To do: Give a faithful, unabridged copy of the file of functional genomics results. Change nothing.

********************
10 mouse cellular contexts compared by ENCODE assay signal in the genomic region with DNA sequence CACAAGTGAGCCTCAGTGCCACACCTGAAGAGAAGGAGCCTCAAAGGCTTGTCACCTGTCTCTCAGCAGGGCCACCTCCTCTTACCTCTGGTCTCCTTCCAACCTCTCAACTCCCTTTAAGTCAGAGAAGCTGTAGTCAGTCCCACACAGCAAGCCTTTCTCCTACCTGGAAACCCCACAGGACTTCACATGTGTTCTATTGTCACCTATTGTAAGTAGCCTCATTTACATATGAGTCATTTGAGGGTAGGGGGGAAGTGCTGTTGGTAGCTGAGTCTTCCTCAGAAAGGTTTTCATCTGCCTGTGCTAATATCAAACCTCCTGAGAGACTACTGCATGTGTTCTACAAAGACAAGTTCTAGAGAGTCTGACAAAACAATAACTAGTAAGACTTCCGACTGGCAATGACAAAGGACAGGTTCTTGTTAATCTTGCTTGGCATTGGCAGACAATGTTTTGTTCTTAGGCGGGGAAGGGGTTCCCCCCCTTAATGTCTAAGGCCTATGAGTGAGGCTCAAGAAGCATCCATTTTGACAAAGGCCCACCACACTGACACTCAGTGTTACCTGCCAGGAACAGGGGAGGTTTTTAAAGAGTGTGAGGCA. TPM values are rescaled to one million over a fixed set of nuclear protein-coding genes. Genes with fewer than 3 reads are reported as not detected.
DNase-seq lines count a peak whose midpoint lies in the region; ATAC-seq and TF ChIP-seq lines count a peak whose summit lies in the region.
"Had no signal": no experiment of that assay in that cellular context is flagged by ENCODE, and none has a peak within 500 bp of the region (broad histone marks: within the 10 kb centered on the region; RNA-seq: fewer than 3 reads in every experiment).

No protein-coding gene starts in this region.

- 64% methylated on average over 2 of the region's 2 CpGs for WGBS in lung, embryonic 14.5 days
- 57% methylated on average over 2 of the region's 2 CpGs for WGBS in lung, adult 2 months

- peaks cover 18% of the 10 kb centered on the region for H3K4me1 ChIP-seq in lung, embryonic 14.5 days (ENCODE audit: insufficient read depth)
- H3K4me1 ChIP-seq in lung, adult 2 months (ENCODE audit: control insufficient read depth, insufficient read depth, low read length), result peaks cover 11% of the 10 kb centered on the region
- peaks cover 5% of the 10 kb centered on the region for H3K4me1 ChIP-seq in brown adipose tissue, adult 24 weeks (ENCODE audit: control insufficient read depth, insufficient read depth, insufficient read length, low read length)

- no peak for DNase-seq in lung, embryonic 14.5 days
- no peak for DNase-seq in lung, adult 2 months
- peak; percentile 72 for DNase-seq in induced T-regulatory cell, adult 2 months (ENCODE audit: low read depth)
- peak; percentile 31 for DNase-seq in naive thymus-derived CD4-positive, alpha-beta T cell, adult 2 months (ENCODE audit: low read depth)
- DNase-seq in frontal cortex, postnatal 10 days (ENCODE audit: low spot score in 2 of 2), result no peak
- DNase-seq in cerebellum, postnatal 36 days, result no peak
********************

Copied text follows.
10 mouse cellular contexts compared by ENCODE assay signal in the genomic region with DNA sequence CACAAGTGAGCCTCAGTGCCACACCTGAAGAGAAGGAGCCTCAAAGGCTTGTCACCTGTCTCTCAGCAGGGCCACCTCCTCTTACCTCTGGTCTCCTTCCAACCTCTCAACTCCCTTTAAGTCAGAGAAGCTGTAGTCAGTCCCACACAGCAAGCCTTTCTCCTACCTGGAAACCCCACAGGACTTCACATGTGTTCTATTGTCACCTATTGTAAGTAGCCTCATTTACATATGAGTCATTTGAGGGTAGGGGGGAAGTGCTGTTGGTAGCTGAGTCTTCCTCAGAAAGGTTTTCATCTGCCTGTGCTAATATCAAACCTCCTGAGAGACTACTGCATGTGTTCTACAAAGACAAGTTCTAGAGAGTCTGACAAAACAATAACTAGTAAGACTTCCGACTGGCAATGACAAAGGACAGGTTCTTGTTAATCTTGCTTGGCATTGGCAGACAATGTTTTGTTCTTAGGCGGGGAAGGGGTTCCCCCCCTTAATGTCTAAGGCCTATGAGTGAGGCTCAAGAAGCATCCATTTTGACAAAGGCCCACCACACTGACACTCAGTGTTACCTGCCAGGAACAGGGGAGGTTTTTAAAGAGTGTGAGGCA. TPM values are rescaled to one million over a fixed set of nuclear protein-coding genes. Genes with fewer than 3 reads are reported as not detected.
DNase-seq lines count a peak whose midpoint lies in the region; ATAC-seq and TF ChIP-seq lines count a peak whose summit lies in the region.
"Had no signal": no experiment of that assay in that cellular context is flagged by ENCODE, and none has a peak within 500 bp of the region (broad histone marks: within the 10 kb centered on the region; RNA-seq: fewer than 3 reads in every experiment).

No protein-coding gene starts in this region.

- 64% methylated on average over 2 of the region's 2 CpGs for WGBS in lung, embryonic 14.5 days
- 57% methylated on average over 2 of the region's 2 CpGs for WGBS in lung, adult 2 months

- peaks cover 18% of the 10 kb centered on the region for H3K4me1 ChIP-seq in lung, embryonic 14.5 days (ENCODE audit: insufficient read depth)
- H3K4me1 ChIP-seq in lung, adult 2 months (ENCODE audit: control insufficient read depth, insufficient read depth, low read length), result peaks cover 11% of the 10 kb centered on the region
- peaks cover 5% of the 10 kb centered on the region for H3K4me1 ChIP-seq in brown adipose tissue, adult 24 weeks (ENCODE audit: control insufficient read depth, insufficient read depth, insufficient read length, low read length)

- no peak for DNase-seq in lung, embryonic 14.5 days
- no peak for DNase-seq in lung, adult 2 months
- peak; percentile 72 for DNase-seq in induced T-regulatory cell, adult 2 months (ENCODE audit: low read depth)
- peak; percentile 31 for DNase-seq in naive thymus-derived CD4-positive, alpha-beta T cell, adult 2 months (ENCODE audit: low read depth)
- DNase-seq in frontal cortex, postnatal 10 days (ENCODE audit: low spot score in 2 of 2), result no peak
- DNase-seq in cerebellum, postnatal 36 days, result no peak